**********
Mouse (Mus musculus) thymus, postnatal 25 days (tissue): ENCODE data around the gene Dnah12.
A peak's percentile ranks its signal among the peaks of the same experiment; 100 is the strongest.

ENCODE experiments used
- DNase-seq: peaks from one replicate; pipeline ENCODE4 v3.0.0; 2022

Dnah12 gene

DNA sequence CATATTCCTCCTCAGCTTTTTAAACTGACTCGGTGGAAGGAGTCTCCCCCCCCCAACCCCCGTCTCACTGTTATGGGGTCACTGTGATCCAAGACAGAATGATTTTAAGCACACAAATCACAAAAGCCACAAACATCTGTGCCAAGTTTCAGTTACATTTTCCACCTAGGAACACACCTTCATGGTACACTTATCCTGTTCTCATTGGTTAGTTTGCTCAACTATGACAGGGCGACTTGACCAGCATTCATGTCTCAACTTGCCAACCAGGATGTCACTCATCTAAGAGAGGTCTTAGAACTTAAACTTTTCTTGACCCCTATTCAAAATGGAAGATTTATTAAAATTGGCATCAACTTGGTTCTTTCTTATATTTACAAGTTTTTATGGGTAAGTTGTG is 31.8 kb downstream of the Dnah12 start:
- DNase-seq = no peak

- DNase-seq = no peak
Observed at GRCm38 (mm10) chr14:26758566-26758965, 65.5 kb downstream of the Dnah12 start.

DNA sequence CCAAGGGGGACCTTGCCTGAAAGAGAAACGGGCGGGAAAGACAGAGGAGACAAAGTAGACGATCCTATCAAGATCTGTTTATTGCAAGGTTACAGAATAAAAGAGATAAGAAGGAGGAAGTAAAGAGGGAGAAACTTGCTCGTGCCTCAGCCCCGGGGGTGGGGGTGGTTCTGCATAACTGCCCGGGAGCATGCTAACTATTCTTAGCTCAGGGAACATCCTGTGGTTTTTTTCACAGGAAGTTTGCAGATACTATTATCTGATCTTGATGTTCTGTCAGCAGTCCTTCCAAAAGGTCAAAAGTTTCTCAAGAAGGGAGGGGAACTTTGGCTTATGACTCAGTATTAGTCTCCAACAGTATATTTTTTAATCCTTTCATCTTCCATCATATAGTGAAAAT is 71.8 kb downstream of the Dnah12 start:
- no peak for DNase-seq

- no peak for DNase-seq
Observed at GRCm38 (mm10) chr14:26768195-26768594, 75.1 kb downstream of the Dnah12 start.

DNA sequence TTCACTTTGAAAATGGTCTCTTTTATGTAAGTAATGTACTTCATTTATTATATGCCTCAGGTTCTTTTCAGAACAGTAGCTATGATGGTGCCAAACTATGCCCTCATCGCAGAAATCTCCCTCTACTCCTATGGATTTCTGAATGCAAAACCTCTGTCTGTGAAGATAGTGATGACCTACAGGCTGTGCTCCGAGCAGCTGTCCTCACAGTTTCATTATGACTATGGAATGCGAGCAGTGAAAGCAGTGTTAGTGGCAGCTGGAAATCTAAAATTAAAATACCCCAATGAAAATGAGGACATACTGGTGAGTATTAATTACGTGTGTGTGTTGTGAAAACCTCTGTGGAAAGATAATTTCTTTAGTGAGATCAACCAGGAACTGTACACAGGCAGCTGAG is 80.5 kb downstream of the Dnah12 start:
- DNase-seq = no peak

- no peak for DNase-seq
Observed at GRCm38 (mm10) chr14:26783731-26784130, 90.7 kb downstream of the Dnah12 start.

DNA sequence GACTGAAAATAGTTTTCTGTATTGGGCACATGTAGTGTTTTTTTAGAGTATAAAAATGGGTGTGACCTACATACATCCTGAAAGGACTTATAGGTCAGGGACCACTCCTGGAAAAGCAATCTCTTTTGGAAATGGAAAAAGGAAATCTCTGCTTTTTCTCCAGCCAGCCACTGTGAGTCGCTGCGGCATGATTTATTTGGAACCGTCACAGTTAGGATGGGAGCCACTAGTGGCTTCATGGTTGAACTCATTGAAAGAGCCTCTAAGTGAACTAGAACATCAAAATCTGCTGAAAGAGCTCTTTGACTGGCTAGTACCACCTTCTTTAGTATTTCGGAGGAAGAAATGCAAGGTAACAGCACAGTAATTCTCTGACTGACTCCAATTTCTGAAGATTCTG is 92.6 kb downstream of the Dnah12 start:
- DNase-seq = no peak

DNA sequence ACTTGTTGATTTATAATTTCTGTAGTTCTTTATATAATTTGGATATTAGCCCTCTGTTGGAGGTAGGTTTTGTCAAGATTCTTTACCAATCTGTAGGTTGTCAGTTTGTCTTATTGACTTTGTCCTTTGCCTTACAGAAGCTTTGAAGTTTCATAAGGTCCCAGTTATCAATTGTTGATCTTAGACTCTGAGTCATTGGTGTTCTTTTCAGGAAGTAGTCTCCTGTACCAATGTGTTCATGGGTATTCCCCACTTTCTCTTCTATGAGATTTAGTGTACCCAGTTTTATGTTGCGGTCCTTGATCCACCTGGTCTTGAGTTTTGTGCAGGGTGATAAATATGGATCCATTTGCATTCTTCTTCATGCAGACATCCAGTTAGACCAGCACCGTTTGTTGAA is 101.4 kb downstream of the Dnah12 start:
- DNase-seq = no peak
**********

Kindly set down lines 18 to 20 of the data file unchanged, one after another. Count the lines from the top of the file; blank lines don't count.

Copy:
DNA sequence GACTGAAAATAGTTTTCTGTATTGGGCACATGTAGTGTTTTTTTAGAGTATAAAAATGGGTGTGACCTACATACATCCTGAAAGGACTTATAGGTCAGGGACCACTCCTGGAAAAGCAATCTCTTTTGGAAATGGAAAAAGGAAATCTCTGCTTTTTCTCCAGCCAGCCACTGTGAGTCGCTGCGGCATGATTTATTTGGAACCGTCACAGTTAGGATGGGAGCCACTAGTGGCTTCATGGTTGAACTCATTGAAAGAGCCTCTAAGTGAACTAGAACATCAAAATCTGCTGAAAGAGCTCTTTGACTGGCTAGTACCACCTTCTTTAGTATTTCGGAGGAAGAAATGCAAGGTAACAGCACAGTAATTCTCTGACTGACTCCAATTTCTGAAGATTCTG is 92.6 kb downstream of the Dnah12 start:
- DNase-seq = no peak

DNA sequence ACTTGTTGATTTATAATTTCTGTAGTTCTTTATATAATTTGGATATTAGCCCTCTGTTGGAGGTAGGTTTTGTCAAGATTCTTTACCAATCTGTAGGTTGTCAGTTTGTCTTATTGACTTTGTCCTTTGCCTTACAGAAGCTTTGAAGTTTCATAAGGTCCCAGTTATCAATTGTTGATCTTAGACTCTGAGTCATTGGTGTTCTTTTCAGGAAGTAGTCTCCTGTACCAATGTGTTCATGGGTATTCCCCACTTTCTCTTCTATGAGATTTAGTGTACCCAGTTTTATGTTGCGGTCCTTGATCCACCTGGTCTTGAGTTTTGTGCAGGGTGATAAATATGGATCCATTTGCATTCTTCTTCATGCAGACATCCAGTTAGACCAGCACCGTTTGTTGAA is 101.4 kb downstream of the Dnah12 start: